Morgan Stanley
  • Wealth Management
  • Dec 8, 2021

Your 2021 Guide to Holiday Giving

As you reconnect with loved ones for the holidays, consider these impactful ways to give.

This holiday season, many of us look forward to connecting with loved ones and creating new, lasting memories. For some, it’s also a time for renewal, reflection and resetting. 

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As we look to close out the year on a healthy, hopeful note, consider these ways to support the causes you value and the people you care for – including yourself: 

Give to Others in Need

There are many creative and traditional ways to give back. One strategy is to contribute to a donor advised fund (DAF), such as MS GIFT, which also accepts “complex” assets such as private stock, artwork and other collectibles. Administered by a 501(c)(3) public charity, a DAF offers a simple, tax-advantaged way to support your favorite charities. If you’ve been investing for a while, you may hold securities that have appreciated significantly. When you contribute these assets to a DAF, they can stay invested and potentially grow, tax-free, until you recommend which charities you want to receive a cash donation. This gives you and your family time to decide where your gift could have the greatest impact, while reducing the potential tax hit from capital gains if you had sold the securities and donated the cash.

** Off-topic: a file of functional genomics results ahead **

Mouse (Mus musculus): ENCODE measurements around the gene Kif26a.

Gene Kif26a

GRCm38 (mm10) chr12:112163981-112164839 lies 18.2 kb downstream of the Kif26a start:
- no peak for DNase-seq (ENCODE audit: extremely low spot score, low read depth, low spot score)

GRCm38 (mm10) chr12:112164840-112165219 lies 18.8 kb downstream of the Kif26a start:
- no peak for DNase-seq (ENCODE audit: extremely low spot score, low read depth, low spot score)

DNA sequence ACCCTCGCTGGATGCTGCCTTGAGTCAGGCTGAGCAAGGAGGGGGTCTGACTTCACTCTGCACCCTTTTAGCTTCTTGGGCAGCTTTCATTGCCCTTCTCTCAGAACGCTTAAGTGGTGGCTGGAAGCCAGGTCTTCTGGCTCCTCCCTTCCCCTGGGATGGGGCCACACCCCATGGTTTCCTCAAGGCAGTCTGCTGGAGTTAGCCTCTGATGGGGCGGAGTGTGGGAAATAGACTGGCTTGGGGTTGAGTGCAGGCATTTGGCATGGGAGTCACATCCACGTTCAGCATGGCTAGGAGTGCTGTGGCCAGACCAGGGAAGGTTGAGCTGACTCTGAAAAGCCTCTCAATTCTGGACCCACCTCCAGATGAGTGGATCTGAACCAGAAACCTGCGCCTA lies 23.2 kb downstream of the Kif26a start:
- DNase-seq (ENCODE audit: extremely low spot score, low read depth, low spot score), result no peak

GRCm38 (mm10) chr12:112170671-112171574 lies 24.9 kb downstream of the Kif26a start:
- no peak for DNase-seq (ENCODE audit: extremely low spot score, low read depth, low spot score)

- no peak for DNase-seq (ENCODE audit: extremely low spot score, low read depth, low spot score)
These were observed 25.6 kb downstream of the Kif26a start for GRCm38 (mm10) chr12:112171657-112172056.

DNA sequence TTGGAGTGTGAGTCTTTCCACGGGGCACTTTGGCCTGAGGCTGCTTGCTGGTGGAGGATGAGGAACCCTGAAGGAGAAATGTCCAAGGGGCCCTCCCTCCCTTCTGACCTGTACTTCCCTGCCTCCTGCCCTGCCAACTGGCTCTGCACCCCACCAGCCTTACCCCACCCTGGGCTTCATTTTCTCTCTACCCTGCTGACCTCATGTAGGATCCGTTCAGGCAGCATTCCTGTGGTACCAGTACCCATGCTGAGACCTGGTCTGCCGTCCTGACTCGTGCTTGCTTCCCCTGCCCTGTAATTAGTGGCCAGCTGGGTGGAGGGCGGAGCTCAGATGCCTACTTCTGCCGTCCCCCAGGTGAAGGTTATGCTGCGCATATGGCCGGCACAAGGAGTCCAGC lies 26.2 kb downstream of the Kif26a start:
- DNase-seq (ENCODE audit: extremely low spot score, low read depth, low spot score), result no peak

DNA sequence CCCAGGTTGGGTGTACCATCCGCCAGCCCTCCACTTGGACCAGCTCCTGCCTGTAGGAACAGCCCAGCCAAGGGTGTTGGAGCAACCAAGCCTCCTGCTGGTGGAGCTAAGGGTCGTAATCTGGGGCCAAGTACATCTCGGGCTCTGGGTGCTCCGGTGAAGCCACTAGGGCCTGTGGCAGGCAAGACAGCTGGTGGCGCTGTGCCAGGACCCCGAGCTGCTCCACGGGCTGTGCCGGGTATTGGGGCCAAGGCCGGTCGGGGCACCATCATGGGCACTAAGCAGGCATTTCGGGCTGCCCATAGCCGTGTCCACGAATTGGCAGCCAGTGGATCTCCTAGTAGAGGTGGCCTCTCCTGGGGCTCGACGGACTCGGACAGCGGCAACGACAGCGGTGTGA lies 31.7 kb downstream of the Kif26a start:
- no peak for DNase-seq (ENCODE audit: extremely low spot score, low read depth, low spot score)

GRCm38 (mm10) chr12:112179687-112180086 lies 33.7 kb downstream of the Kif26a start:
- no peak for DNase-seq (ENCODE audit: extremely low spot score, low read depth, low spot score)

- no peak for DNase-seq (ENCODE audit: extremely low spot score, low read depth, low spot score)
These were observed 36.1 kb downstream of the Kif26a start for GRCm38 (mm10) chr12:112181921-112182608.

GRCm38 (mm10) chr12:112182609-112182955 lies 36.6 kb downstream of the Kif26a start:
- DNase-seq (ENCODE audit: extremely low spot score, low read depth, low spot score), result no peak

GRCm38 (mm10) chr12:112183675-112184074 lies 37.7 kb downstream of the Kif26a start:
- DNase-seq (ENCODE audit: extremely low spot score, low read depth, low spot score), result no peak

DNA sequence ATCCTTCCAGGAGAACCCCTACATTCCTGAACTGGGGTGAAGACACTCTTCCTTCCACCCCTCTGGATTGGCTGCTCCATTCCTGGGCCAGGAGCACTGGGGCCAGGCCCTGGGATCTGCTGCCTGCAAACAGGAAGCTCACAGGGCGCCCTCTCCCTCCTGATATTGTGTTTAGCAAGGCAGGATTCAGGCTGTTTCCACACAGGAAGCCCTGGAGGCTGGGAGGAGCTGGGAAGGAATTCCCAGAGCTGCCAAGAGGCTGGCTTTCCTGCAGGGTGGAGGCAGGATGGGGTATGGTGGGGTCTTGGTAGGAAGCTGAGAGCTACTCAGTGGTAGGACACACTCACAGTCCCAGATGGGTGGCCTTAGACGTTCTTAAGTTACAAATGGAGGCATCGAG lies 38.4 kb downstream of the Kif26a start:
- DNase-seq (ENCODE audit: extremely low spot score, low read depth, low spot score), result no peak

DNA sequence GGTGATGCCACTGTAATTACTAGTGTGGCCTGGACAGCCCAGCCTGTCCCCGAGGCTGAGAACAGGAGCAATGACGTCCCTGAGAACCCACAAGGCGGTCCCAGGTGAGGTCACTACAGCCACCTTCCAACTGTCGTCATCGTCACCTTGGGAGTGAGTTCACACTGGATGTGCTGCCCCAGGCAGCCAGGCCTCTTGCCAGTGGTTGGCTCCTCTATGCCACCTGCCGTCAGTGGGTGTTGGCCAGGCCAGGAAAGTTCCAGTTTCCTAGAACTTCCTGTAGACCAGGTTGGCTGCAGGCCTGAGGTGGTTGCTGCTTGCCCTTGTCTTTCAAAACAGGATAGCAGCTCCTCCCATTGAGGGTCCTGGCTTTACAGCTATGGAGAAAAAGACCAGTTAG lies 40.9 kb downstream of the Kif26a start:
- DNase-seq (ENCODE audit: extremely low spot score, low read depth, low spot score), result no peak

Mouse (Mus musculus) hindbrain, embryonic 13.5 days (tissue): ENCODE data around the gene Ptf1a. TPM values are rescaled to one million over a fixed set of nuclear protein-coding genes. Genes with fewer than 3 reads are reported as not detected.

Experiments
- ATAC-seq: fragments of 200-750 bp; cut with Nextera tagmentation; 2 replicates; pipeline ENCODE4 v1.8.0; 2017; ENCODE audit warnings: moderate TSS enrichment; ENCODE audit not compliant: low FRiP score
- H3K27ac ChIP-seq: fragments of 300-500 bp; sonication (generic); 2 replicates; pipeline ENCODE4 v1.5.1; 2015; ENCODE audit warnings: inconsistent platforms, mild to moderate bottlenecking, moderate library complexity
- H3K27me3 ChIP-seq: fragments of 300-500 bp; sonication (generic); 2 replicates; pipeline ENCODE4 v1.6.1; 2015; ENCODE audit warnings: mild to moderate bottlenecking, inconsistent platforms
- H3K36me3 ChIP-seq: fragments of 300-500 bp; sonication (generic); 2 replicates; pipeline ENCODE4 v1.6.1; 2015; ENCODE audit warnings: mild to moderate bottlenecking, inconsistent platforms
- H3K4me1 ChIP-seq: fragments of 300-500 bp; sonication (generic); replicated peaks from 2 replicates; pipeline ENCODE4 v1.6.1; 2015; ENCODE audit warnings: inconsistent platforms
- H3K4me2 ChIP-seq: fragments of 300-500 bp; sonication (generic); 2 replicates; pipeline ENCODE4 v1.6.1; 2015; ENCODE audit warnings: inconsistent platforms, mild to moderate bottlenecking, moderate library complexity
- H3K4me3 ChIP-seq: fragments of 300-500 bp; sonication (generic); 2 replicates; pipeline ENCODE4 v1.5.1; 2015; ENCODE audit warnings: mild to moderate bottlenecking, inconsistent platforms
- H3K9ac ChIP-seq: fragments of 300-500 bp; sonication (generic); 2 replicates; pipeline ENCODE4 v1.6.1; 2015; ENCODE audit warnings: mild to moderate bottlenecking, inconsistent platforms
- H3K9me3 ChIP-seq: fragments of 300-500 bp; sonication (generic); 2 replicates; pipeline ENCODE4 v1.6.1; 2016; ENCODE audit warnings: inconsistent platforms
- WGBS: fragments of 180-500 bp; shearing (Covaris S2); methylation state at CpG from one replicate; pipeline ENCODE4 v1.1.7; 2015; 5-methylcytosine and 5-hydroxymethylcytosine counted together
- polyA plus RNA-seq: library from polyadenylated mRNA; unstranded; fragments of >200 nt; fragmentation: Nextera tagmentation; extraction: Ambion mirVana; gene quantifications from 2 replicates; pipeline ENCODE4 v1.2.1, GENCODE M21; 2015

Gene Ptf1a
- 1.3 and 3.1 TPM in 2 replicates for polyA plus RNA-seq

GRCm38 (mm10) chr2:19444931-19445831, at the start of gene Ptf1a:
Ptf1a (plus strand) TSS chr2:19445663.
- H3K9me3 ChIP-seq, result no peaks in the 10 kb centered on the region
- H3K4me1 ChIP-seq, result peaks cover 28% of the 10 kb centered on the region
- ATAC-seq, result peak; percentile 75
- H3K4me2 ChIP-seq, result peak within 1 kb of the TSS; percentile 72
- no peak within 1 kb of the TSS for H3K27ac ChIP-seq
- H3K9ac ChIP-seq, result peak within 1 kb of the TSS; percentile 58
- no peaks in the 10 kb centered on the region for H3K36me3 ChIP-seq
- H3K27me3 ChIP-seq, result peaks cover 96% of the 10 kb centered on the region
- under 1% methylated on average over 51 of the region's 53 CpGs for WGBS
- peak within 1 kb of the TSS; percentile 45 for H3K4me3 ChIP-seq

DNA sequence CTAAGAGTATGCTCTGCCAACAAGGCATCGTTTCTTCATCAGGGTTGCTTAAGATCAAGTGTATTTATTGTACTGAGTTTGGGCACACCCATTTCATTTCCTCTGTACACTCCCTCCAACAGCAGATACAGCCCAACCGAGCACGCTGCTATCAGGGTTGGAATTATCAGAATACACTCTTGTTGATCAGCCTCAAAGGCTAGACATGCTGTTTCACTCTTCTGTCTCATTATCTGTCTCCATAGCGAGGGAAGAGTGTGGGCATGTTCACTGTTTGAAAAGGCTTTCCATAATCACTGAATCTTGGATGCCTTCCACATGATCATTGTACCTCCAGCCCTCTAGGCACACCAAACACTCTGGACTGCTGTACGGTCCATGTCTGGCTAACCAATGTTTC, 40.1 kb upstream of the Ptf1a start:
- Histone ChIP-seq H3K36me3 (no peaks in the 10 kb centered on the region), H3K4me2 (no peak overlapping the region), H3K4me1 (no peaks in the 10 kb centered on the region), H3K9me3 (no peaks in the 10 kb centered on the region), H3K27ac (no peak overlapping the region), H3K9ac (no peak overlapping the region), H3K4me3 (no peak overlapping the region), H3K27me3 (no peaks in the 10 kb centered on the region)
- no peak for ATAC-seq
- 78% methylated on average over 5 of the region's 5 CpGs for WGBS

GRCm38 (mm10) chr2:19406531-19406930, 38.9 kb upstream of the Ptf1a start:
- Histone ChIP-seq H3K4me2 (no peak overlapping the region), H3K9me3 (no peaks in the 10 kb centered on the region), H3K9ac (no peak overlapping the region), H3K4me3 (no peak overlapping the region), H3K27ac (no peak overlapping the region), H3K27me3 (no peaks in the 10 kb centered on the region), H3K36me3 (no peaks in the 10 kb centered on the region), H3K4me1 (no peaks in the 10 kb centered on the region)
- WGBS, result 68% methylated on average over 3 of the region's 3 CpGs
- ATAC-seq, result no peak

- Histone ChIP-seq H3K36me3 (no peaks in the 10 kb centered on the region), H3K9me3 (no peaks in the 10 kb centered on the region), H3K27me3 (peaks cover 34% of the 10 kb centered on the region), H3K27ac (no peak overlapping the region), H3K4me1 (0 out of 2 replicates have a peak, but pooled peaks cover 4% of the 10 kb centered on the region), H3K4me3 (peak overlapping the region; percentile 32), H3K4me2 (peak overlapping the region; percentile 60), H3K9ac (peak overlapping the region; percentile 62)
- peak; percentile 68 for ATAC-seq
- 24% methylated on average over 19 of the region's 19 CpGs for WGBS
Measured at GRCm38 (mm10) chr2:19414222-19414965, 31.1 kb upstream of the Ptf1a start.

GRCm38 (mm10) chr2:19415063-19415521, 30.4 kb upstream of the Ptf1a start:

If you’re retired, consider donating your retirement distribution to charity. If you’re at least 70½ and are the owner or beneficiary of an IRA, you can usually make a Qualified Charitable Distribution (QCD) to an eligible organization of up to $100,000 per year directly from your Individual Retirement Account (IRA). QCDs generally come with no tax costs to you or the charity receiving the donation—allowing you to count a QCD toward your required minimum distribution for the year, if certain rules are met, reduce your taxable estate and feel good about supporting a cause you care for.1

For many, the pandemic enhanced the need to donate to organizations that helped people navigate this challenging time. One such cause that became increasingly important to support and invest in, for self and for others, was mental health.

According to Morgan Stanley’s 2021 Investor Pulse Poll among U.S. investors, 43% of respondents overall and 50% of women reported that their emotional health suffered because of COVID-19. Coupled with broader research about pandemic-related mental health strains, Morgan Stanley has taken strides to address mental health concerns in our community and beyond. 

Morgan Stanley’s Alliance for Children’s Mental Health brings together a diverse set of nonprofit organizations that aim to have a meaningful impact on children’s mental health through grant-making, thought leadership, seed-funding and engagement.